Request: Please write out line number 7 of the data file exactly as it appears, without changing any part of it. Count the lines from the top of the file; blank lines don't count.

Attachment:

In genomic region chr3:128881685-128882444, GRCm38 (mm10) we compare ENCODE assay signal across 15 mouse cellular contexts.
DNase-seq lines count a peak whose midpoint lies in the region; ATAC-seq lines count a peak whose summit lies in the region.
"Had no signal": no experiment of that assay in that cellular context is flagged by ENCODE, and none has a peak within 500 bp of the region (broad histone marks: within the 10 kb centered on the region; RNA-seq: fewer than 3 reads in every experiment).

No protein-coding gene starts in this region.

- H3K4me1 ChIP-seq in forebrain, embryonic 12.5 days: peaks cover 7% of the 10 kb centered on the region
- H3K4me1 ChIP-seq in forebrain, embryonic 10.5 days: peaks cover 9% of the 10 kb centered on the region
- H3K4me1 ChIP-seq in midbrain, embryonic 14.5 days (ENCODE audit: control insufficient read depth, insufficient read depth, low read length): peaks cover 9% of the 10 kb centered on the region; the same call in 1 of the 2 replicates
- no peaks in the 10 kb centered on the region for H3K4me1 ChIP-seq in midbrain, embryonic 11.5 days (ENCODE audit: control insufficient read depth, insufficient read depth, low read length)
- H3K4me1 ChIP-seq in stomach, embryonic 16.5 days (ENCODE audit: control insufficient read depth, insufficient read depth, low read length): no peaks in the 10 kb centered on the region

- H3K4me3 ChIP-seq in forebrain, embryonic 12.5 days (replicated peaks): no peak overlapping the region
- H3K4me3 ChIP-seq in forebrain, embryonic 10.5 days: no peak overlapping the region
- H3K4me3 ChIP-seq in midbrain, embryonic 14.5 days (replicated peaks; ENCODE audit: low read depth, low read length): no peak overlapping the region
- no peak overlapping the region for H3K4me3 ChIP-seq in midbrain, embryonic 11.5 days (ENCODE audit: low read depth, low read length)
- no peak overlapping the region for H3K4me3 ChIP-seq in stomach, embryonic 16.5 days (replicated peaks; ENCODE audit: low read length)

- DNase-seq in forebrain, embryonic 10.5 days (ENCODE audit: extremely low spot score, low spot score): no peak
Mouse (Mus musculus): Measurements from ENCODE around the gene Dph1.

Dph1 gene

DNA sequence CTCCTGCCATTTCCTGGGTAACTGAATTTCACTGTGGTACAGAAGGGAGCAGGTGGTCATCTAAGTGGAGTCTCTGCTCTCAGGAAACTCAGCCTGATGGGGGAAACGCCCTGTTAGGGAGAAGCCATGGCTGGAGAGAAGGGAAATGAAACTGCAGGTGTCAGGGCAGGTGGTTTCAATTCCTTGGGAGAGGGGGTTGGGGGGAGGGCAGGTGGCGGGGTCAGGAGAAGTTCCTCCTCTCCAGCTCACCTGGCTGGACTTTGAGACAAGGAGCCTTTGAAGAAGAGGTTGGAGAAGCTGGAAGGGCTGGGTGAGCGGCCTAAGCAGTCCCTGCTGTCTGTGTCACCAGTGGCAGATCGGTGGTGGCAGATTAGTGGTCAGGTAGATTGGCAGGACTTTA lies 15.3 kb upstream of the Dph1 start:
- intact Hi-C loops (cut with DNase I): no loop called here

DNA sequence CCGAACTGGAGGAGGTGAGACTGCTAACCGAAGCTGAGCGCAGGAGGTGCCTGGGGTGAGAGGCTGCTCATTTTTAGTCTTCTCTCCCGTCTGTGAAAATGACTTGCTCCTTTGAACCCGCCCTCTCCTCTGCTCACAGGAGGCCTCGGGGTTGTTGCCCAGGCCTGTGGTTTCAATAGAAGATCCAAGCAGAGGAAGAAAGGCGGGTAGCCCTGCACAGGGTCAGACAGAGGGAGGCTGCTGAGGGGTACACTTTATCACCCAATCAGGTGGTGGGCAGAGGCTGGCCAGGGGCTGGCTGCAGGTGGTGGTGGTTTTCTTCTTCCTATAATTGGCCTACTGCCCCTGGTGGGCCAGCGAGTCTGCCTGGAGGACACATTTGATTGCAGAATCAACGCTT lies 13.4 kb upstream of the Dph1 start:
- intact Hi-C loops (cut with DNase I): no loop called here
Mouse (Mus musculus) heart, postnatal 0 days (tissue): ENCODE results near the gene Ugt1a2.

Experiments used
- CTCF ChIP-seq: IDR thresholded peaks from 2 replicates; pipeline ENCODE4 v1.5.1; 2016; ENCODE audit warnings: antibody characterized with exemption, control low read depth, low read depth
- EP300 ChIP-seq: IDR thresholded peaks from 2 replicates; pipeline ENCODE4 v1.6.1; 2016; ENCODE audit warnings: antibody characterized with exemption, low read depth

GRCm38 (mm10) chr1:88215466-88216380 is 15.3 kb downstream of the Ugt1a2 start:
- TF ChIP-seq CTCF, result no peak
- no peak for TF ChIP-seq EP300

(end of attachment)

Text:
- H3K4me1 ChIP-seq in midbrain, embryonic 14.5 days (ENCODE audit: control insufficient read depth, insufficient read depth, low read length): peaks cover 9% of the 10 kb centered on the region; the same call in 1 of the 2 replicates